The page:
In the last six days, five pedestrians have been killed by motorists and a sixth victim was reported “likely to die” in crashes in four boroughs.
At 3:15 this morning, a 31-year-old man was struck by a driver at Francis Lewis Boulevard and 246th Street in the Rosedale section of Queens. The killer fled the scene. Police are looking for a beige Honda or Acura with damage to the front end, according to the Daily News.
Three seniors were killed in crashes that appear to have been caused by a motorist who failed to yield the right of way. Tuesday morning, a school bus driver making a turn hit a 78-year-old man at Kings Highway and Ocean Parkway in Sheepshead Bay. Witnesses told NY1 the victim was struck by a side mirror. DNAinfo reported that he was thrown some 20 feet by the impact, and said that according to NYPD, “No criminality was suspected.”
Upon investigation, detectives concluded that the motorist’s 1990 Ford was zipping down E. 57th Street when it made a right turn onto Avenue M, striking the victim as she stepped into traffic.
The motorist wasn’t facing any criminal charges by late Sunday night, police said.
Last Thursday afternoon, 69-year-old Ignacio Cubano, out to buy his grandson a birthday cake, was killed by the driver of a semi truck at E. 138th Street and St. Ann’s Avenue in the Bronx. The Daily News reported that Cubano “died in the middle of the crosswalk.” From DNAinfo: “Police were still investigating Thursday night but said no criminality was suspected.”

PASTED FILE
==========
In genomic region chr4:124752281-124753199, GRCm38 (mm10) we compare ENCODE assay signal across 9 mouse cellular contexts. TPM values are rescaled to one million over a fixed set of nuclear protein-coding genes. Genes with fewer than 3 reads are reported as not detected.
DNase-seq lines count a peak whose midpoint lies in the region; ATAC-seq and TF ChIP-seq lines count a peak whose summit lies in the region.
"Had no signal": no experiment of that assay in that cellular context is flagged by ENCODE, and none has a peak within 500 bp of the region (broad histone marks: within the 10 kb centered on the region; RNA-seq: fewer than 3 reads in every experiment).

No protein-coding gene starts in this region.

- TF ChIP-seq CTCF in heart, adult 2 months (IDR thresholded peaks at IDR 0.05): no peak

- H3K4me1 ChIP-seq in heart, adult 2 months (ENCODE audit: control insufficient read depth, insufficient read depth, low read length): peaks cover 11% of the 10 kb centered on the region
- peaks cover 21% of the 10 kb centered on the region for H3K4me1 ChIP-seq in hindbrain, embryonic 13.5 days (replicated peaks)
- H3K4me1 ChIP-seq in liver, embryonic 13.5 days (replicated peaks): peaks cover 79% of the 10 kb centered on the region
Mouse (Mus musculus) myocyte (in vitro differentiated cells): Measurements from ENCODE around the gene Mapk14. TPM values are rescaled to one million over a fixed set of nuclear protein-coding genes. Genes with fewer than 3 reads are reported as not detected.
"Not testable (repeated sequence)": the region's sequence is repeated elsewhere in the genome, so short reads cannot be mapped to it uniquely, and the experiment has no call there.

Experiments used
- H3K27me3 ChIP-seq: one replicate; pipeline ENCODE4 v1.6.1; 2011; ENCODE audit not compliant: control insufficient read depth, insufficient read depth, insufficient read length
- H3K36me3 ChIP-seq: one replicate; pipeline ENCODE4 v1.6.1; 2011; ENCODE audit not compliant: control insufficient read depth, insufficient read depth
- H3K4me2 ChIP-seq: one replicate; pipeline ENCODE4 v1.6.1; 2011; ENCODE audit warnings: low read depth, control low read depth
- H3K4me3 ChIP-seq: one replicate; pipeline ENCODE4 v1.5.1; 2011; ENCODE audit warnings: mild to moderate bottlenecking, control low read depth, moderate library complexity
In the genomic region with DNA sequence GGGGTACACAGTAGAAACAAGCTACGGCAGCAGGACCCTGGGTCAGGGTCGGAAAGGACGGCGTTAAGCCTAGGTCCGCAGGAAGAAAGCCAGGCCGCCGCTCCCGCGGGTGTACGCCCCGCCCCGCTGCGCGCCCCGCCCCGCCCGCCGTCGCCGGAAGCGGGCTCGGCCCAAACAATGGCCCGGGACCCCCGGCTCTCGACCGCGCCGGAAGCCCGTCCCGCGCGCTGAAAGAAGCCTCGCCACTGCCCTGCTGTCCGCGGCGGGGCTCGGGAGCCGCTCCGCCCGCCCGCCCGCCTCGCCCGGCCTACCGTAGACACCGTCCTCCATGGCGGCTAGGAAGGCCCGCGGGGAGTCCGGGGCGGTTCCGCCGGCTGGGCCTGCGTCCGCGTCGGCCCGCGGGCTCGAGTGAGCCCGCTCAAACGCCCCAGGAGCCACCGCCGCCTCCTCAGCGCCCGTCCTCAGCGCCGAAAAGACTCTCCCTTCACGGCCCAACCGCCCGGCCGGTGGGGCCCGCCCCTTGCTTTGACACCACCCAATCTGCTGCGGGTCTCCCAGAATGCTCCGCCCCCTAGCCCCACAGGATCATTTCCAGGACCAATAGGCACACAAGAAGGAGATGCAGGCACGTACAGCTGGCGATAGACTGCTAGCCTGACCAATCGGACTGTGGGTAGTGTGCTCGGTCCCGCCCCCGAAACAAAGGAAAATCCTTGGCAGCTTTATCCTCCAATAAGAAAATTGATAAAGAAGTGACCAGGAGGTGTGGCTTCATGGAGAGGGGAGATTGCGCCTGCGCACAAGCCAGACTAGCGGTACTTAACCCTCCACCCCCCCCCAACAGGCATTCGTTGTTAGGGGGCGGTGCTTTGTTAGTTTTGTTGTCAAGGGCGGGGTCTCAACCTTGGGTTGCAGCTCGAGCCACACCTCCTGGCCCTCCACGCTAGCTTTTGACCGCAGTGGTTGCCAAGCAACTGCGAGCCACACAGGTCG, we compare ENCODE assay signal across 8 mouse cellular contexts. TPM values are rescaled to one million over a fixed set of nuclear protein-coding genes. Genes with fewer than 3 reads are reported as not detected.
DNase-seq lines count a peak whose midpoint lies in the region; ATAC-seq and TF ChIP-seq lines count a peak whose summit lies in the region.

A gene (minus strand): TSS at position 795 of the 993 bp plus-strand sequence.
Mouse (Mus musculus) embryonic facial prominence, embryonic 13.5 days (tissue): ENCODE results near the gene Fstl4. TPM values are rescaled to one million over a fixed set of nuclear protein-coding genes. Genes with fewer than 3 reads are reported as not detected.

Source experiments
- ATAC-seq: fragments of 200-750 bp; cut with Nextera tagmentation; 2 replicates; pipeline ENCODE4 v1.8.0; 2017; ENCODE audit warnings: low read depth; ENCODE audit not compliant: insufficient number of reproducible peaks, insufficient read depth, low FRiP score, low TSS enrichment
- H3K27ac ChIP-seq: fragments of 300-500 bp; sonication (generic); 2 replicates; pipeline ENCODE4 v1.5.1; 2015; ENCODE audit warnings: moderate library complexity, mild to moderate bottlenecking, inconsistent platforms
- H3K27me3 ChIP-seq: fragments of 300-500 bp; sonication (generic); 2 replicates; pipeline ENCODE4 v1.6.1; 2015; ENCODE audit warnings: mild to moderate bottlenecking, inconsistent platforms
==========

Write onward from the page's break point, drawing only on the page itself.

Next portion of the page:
Two people were struck on the Upper West Side on Friday. Luis Enriquez, 62, was unloading a soda truck on Columbus Avenue between W. 73rd and W. 74th Streets when he was hit by the driver of a moving van. He was declared dead on arrival at St. Luke’s-Roosevelt, according to the Daily News. No charges were expected. Ninety minutes earlier, an unidentified woman was struck by an SUV driver on Central Park West near W. 102nd Street. Gothamist reported that the victim was believed likely to die and that “NYPD says ‘no criminality is suspected.'”
Maybe the most startling news concerning this string of tragedies is that it’s not news. Fatalities may be at record lows, but a city pedestrian or cyclist is killed approximately every 36 hours. If all those crashes were reported thoroughly — if the dailies were hammering all the drivers who kill people crossing with the light, and the law enforcement agencies who let them off easy — perhaps a critical mass of people in power would decide that enough is enough. Perhaps laws would be changed, killers would be prosecuted, and the scourge of gruesome and preventable loss of life would fade into memory.
As it stands, while the papers are busy clocking cyclists in Central Park and printing uninformed rants against street safety projects, and the City Council fails to take a first step by moving on the relatively tepid Crash Investigation Reform Act, New Yorkers continue to die, and their killers remain free to keep driving.